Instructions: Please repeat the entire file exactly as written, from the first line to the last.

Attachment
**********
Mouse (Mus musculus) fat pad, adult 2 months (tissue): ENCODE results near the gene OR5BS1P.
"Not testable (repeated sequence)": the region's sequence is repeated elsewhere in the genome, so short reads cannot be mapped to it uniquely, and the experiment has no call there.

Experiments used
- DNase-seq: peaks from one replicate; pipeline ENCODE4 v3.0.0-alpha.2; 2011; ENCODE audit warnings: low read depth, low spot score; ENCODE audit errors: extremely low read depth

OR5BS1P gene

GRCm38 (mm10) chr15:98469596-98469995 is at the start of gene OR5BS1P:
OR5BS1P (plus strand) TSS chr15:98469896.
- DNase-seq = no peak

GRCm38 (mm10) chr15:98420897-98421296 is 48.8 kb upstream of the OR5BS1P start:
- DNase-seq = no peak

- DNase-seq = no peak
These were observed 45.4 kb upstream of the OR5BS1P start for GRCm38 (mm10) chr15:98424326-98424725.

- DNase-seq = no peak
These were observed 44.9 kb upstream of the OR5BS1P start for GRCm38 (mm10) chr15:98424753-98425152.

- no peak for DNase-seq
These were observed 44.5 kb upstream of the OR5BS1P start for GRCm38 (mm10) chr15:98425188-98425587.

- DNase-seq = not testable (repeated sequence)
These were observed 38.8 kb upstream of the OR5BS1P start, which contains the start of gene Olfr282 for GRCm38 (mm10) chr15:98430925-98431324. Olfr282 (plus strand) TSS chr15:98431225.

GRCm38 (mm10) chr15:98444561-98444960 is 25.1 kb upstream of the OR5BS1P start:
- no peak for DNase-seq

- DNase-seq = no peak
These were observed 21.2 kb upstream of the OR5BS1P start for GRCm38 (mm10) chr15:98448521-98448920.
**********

Mouse (Mus musculus) fat pad, adult 2 months (tissue): ENCODE results near the gene OR5BS1P.
"Not testable (repeated sequence)": the region's sequence is repeated elsewhere in the genome, so short reads cannot be mapped to it uniquely, and the experiment has no call there.

Experiments used
- DNase-seq: peaks from one replicate; pipeline ENCODE4 v3.0.0-alpha.2; 2011; ENCODE audit warnings: low read depth, low spot score; ENCODE audit errors: extremely low read depth

OR5BS1P gene

GRCm38 (mm10) chr15:98469596-98469995 is at the start of gene OR5BS1P:
OR5BS1P (plus strand) TSS chr15:98469896.
- DNase-seq = no peak

GRCm38 (mm10) chr15:98420897-98421296 is 48.8 kb upstream of the OR5BS1P start:
- DNase-seq = no peak

- DNase-seq = no peak
These were observed 45.4 kb upstream of the OR5BS1P start for GRCm38 (mm10) chr15:98424326-98424725.

- DNase-seq = no peak
These were observed 44.9 kb upstream of the OR5BS1P start for GRCm38 (mm10) chr15:98424753-98425152.

- no peak for DNase-seq
These were observed 44.5 kb upstream of the OR5BS1P start for GRCm38 (mm10) chr15:98425188-98425587.

- DNase-seq = not testable (repeated sequence)
These were observed 38.8 kb upstream of the OR5BS1P start, which contains the start of gene Olfr282 for GRCm38 (mm10) chr15:98430925-98431324. Olfr282 (plus strand) TSS chr15:98431225.

GRCm38 (mm10) chr15:98444561-98444960 is 25.1 kb upstream of the OR5BS1P start:
- no peak for DNase-seq

- DNase-seq = no peak
These were observed 21.2 kb upstream of the OR5BS1P start for GRCm38 (mm10) chr15:98448521-98448920.